Cecilia Lunardini; Eray Sabancilar

2012-06-13

250

Cosmic ray He3 measurements  

NASA Technical Reports Server (NTRS)

Cosmic ray 3He/4H3 observations, including a new measurement at approximately 65 MeV/nucleon from ISEE-3, are compared with interstellar propagation and solar modulation models in an effort to understand the origin of cosmic ray He nuclei.

Mewaldt, R. A.

1985-01-01

251

Cosmic Rays, Clouds, and Climate  

Microsoft Academic Search

It has been proposed that Earth's climate could be affected by changes in cloudiness caused by variations in the intensity of galactic cosmic rays in the atmosphere. This proposal stems from an observed correlation between cosmic ray intensity and Earth's average cloud cover over the course of one solar cycle. Some scientists question the reliability of the observations, whereas others,

K. S. Carslaw; R. G. Harrison; J. Kirkby

2002-01-01

252

Testing Galactic Cosmic Ray Models  

NASA Technical Reports Server (NTRS)

Models of the Galactic Cosmic Ray Environment are used for designing and planning space missions. The exising models will be reviewed. Spectral representations from these models will be compared with measurements of galactic cosmic ray spectra made on balloon flights and satellite flights over a period of more than 50 years.

Adams, James H., Jr.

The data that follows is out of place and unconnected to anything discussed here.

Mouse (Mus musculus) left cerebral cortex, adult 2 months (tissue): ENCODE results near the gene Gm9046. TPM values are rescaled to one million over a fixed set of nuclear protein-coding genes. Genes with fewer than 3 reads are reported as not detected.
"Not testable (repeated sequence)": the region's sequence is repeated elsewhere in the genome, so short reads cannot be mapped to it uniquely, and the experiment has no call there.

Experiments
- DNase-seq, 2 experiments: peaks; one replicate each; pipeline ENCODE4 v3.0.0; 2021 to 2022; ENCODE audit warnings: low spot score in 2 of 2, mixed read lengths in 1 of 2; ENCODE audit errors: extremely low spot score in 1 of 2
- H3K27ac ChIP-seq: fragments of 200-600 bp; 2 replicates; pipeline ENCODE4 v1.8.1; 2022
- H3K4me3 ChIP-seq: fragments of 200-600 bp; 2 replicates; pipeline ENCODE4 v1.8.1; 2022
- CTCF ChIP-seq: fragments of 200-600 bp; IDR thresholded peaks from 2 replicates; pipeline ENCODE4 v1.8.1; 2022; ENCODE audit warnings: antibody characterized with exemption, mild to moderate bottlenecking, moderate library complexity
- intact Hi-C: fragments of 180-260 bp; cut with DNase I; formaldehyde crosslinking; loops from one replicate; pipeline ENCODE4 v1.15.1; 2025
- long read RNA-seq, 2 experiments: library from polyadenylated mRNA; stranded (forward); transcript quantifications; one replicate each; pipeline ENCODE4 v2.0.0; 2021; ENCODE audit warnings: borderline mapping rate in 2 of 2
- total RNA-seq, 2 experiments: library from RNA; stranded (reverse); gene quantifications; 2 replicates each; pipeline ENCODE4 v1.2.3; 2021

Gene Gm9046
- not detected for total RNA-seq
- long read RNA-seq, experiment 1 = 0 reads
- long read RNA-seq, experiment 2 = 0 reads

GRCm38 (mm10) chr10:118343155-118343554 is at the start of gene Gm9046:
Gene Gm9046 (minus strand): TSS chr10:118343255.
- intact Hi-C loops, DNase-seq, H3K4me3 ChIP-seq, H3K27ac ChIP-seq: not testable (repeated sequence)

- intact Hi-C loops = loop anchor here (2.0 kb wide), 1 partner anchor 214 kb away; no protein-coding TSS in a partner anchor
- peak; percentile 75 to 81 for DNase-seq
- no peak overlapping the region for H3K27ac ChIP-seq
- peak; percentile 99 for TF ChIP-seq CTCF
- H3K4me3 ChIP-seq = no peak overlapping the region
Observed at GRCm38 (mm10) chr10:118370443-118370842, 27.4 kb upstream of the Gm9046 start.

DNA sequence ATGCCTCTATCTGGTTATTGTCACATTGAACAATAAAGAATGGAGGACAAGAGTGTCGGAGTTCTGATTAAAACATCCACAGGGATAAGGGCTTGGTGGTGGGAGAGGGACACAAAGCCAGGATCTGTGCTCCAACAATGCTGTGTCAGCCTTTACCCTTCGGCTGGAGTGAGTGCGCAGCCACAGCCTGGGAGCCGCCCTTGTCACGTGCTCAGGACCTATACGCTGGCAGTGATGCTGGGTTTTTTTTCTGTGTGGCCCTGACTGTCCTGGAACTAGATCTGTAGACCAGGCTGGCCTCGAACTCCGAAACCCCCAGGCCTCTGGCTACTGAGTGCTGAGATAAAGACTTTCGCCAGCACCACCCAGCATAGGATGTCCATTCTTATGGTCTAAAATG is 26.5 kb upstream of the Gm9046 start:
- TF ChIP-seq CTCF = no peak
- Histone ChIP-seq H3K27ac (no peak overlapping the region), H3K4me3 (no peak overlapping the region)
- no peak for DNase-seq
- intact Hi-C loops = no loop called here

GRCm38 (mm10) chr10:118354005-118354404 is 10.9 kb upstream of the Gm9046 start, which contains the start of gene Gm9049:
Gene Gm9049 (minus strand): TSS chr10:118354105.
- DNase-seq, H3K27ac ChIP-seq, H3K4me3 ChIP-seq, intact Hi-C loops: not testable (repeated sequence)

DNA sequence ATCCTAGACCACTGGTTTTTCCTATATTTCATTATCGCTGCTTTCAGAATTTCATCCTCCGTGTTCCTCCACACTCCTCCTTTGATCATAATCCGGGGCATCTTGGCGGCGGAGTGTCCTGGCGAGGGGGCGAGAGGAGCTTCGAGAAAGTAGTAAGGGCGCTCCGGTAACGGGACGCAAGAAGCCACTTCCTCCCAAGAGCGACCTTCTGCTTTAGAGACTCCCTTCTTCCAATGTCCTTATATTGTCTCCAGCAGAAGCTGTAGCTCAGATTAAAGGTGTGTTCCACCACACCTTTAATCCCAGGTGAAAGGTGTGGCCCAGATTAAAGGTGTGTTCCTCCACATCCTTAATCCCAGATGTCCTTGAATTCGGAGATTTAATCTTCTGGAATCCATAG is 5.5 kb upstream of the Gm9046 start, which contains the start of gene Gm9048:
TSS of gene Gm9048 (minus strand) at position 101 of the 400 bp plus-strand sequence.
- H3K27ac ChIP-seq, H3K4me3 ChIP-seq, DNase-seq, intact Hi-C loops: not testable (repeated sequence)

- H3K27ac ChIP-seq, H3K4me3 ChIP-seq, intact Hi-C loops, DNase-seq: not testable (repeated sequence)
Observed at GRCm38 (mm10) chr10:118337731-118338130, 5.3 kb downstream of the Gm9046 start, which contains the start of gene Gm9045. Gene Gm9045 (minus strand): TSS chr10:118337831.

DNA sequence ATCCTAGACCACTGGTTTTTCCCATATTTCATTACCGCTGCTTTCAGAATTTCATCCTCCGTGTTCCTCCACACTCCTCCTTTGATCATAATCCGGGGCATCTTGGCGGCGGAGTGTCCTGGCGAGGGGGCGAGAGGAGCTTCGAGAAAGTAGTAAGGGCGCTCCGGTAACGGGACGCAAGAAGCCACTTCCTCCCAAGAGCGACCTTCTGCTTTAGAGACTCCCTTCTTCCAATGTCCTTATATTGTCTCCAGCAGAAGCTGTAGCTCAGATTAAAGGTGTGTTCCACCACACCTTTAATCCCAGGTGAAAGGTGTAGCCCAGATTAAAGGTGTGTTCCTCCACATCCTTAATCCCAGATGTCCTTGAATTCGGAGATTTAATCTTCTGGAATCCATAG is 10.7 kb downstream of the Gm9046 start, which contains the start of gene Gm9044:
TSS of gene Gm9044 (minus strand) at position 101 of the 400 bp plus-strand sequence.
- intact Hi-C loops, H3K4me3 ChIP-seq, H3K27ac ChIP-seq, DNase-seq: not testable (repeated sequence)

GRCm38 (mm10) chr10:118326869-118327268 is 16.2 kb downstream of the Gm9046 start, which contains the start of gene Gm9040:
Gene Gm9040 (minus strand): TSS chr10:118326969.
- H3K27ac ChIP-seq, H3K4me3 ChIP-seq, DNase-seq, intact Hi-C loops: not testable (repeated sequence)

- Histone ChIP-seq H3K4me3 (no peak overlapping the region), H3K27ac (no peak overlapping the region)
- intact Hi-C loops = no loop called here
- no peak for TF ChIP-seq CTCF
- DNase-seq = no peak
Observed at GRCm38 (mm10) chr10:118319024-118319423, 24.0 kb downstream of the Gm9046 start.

2010-01-01

253

Testing Galactic Cosmic Ray Models  

NASA Technical Reports Server (NTRS)

Models of the Galactic Cosmic Ray Environment are used for designing and planning space missions. The existing models will be reviewed. Spectral representations from these models will be compared with measurements of galactic cosmic ray spectra made on balloon flights and satellite flights over a period of more than 50 years.

Adams, James H., Jr.

2009-01-01

254

Superbubbles and Local Cosmic Rays  

NASA Technical Reports Server (NTRS)

We consider the possibility that distinctive features of the local cosmic ray spectra and composition are influenced by the Solar system being embedded within the cavity of an ancient superbubble. Shifts in the measured cosmic ray composition between 10(exp 11) and 10(exp 20) eV as well as the "knee" and "second knee" may be understood in this picture.

Streitmatter, Robert E.; Jones, Frank C.

2005-01-01

255

Theory of cosmic ray variations  

NASA Technical Reports Server (NTRS)

The initial anisotropic and isotropic spaces of solar cosmic ray spreading in interplanetary space are compared with the results of direct observations in the region adjacent to the earth's orbit and with the results of explorations of the eleven-year and twenty-seven-day variations of the cosmic rays in more distant regions.